Like other forms of investment, the returns on corporate Change Equity programs can be enormous and scalable. In our little non-profit of about 70 people, beginning in June we offered all staff two days of PTO per month through November to work on any cause of their choosing. That’s 840 days of people-power unleashed into the marketplace for political or social change–or the equivalent of three full-time employees working full time for a year (figuring 261 working days a year). That’s larger than our in-house legal team.
If we could get 100 middle-market companies of 1,000 employees each to join the movement, from now through November alone they would collectively be investing 600,000 days of change equity in social and political transformation. That’s the equivalent of a 2,300-person company working a full year on improving the world … and its parts.
There are obvious questions about how a company might manage and monitor a Change Equity program. Different businesses will develop different solutions. We have told our staff that they do not have to seek approval for specific initiatives–we trust their judgement and trust they will use their PTO for social change.
If a company sees Change Equity not as ancillary to the company’s business, but central to the enterprise–a core component of what we do, as important as the widgets we make and the doodads we sell–it can improve team cohesion, and corporate culture.
In the Interactive Advertising Bureau, we are making our Diversity & Inclusion Council the communications center for our Change Equity investments. In a sharp change from past operations, attendance at our D&I Council Meetings now will be mandatory, and central to those meetings will be voluntary report-backs on how people are investing their time. We want people to understand their colleagues as human beings, with passions and commitments outside the workplace–and we want them to learn from each other’s dedication and successes.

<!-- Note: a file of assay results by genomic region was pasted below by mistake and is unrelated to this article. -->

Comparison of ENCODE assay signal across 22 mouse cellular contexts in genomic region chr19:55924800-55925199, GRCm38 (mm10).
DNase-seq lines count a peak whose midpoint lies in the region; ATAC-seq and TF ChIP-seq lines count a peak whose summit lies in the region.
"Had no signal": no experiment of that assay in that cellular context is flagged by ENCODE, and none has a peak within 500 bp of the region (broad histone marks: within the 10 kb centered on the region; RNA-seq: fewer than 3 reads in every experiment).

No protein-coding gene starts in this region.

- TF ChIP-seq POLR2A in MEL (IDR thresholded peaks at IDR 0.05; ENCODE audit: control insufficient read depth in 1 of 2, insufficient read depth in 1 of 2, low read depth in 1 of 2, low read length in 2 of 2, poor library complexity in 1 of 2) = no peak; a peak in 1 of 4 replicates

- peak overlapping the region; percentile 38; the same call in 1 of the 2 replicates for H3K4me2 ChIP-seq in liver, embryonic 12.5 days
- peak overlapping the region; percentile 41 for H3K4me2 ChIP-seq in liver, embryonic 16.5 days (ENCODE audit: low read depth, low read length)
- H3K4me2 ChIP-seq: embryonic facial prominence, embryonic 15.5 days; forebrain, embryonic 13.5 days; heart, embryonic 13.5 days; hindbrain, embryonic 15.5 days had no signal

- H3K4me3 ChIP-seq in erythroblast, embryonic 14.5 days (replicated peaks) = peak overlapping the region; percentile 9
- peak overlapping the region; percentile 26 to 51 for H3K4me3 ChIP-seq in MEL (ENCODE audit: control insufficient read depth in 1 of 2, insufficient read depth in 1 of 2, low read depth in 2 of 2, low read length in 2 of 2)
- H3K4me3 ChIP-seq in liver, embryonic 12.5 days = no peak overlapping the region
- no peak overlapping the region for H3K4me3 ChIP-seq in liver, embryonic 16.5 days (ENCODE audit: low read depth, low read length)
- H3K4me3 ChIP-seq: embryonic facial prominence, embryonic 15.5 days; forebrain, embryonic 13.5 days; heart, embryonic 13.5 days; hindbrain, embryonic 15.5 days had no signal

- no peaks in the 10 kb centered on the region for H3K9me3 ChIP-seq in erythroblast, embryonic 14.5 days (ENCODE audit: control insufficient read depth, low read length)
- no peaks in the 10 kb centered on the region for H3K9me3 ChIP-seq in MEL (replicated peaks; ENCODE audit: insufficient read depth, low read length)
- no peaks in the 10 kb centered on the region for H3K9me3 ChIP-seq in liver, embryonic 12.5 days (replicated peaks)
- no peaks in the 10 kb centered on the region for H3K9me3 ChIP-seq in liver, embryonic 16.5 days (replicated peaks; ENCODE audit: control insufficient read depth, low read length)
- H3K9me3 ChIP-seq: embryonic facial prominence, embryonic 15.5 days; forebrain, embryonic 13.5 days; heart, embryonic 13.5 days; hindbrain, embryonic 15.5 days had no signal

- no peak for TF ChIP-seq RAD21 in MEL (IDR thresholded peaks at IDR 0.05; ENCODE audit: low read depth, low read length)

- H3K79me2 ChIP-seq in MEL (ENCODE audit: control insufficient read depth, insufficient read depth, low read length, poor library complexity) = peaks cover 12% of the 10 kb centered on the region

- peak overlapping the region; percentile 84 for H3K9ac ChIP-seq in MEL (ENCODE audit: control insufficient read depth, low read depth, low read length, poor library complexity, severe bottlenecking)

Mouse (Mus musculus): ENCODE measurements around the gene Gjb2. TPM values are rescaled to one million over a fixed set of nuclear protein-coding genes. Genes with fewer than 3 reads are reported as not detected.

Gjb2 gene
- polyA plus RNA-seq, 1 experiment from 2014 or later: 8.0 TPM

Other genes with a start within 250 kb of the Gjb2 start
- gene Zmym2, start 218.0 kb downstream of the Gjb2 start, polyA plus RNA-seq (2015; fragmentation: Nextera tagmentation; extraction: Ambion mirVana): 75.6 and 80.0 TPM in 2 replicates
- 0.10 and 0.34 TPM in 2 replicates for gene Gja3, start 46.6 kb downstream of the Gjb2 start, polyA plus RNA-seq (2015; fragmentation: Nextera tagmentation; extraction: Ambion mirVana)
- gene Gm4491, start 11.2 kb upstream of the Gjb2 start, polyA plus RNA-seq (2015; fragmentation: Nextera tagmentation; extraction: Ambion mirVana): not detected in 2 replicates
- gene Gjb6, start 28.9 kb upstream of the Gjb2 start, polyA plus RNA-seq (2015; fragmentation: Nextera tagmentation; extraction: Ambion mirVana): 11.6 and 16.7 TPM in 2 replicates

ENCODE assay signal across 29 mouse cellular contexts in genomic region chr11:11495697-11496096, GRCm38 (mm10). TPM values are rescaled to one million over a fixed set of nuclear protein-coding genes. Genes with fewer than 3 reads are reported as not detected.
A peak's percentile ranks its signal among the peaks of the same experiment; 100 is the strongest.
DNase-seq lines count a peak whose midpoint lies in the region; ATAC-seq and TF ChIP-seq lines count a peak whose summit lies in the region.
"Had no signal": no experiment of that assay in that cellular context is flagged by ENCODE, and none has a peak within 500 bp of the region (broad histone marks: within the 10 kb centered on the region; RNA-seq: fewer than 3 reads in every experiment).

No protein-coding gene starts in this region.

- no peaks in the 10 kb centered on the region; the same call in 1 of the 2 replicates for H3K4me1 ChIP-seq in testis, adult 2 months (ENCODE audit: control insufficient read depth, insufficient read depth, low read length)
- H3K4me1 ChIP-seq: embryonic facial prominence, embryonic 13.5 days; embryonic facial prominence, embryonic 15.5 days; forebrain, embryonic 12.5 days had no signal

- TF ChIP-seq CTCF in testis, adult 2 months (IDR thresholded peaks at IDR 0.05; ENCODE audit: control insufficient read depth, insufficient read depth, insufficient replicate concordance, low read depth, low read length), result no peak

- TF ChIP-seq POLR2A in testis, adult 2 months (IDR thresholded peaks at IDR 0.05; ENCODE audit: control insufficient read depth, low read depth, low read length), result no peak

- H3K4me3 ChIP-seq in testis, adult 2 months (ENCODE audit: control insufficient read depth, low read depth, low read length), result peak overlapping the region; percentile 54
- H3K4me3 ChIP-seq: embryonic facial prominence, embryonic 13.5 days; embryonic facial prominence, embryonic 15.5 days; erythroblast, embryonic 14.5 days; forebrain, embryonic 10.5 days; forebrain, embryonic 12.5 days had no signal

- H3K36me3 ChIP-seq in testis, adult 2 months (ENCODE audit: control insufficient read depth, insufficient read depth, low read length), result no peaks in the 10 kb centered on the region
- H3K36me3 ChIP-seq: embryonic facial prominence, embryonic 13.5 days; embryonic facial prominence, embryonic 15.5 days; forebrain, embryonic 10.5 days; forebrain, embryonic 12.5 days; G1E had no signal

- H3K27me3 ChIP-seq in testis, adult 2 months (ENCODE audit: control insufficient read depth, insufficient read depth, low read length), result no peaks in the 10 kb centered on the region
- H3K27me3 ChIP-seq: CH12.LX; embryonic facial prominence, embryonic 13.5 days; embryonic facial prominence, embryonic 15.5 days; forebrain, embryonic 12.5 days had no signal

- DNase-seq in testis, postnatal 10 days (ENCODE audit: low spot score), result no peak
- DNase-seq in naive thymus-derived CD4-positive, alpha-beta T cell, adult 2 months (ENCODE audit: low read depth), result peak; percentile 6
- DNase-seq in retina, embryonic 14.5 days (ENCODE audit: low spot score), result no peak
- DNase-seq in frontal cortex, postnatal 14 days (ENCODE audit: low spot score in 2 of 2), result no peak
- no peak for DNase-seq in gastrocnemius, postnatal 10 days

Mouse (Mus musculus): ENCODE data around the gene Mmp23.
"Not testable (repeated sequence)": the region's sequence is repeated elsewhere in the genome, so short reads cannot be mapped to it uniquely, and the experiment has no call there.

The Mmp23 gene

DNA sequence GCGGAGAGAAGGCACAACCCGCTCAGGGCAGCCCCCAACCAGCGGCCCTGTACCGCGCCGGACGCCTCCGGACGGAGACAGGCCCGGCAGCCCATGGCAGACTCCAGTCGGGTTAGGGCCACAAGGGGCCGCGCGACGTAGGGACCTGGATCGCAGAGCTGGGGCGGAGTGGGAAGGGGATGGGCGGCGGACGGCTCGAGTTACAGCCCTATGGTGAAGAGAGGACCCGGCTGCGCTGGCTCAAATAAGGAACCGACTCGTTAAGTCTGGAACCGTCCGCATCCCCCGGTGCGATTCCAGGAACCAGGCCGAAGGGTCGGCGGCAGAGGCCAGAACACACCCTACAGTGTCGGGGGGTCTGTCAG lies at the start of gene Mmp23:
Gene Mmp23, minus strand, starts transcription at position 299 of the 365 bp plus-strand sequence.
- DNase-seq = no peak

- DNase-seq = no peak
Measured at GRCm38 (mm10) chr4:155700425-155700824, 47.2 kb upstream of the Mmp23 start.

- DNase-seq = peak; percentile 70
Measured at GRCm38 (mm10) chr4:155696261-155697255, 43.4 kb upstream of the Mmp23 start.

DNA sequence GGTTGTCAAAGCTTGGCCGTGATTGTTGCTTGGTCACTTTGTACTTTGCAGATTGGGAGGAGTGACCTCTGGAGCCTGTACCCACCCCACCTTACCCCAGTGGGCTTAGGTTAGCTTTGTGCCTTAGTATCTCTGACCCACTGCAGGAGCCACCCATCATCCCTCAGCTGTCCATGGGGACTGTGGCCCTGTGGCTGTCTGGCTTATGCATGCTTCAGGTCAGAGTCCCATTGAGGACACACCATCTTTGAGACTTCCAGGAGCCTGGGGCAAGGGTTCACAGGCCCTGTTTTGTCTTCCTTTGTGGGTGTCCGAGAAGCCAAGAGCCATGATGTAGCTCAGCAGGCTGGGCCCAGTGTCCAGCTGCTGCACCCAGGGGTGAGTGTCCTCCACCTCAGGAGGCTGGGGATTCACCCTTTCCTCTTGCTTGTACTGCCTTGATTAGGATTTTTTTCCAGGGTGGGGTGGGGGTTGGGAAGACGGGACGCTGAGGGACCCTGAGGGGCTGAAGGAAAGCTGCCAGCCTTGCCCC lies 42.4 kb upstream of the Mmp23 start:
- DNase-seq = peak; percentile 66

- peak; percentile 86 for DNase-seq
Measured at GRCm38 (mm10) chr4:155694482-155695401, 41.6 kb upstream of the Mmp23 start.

We also want them to understand that changing the world for the better is IAB’s business.
We are not alone in this endeavor. J.T. Batson is the founder and CEO of Hudson MX, an advertising technology business providing media buying and media accounting solutions globally through a cloud-based SaaS platform. He is also the Augusta, Georgia-raised son of two civil rights lawyers, who in the wake of the killing of Ahmaud Arbery in his home state and George Floyd in Minnesota, realized that he could no longer subdivide his professional, company-leader self from his socially-committed self.
“It hit me hard,” he told his staff last week. “The specific killings of Ahmaud and George were despicable, and I have mourned for their families. The hurt is deeper though—for the tens of millions of black Americans for whom their country, which I love and believe in so very much, has not lived up to its ideal. The scale is overwhelming. For those of you interested in what I’m doing personally, I’m happy to speak with you anytime—but today I’m speaking to you as your CEO. I’m here to talk about what Hudson MX will be doing. Re-affirming that black lives matter. And that we commit our company—and I commit to you as your CEO—to live up to our responsibility to create an environment where that fact is known, felt, and embraced.”
He gave his team PTO specifically for “civic engagement.”
“I have no doubt that you will all come up with ways to make a difference,” J.T. told his staff.
We hope other companies—hundreds of other companies, of any size—will join Hudson MX and the IAB in the Change Equity Movement. Unleash your people, their judgement, their passions, and their time. There are no quick, simple, or singular solutions, for racial equity, but a “PTO for civic engagement” policy is a good, individual step that can be part of a broader initiative to support social/racial justice.
You may actually help stop racism in the United States. You certainly will contribute to changing the world for the better.